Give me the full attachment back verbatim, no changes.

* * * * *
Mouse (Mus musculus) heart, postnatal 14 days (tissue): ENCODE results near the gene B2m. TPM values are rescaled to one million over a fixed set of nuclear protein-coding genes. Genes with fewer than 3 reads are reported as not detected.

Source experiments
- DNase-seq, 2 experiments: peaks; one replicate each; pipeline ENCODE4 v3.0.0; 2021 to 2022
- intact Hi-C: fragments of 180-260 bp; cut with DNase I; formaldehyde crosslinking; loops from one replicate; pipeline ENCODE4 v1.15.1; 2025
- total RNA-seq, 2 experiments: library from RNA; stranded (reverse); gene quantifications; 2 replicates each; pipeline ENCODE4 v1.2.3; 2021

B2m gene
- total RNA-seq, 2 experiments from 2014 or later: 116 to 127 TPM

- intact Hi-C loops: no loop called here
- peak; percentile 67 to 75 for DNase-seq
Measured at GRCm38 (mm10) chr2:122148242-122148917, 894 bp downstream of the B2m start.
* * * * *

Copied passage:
Mouse (Mus musculus) heart, postnatal 14 days (tissue): ENCODE results near the gene B2m. TPM values are rescaled to one million over a fixed set of nuclear protein-coding genes. Genes with fewer than 3 reads are reported as not detected.

Source experiments
- DNase-seq, 2 experiments: peaks; one replicate each; pipeline ENCODE4 v3.0.0; 2021 to 2022
- intact Hi-C: fragments of 180-260 bp; cut with DNase I; formaldehyde crosslinking; loops from one replicate; pipeline ENCODE4 v1.15.1; 2025
- total RNA-seq, 2 experiments: library from RNA; stranded (reverse); gene quantifications; 2 replicates each; pipeline ENCODE4 v1.2.3; 2021

B2m gene
- total RNA-seq, 2 experiments from 2014 or later: 116 to 127 TPM

- intact Hi-C loops: no loop called here
- peak; percentile 67 to 75 for DNase-seq
Measured at GRCm38 (mm10) chr2:122148242-122148917, 894 bp downstream of the B2m start.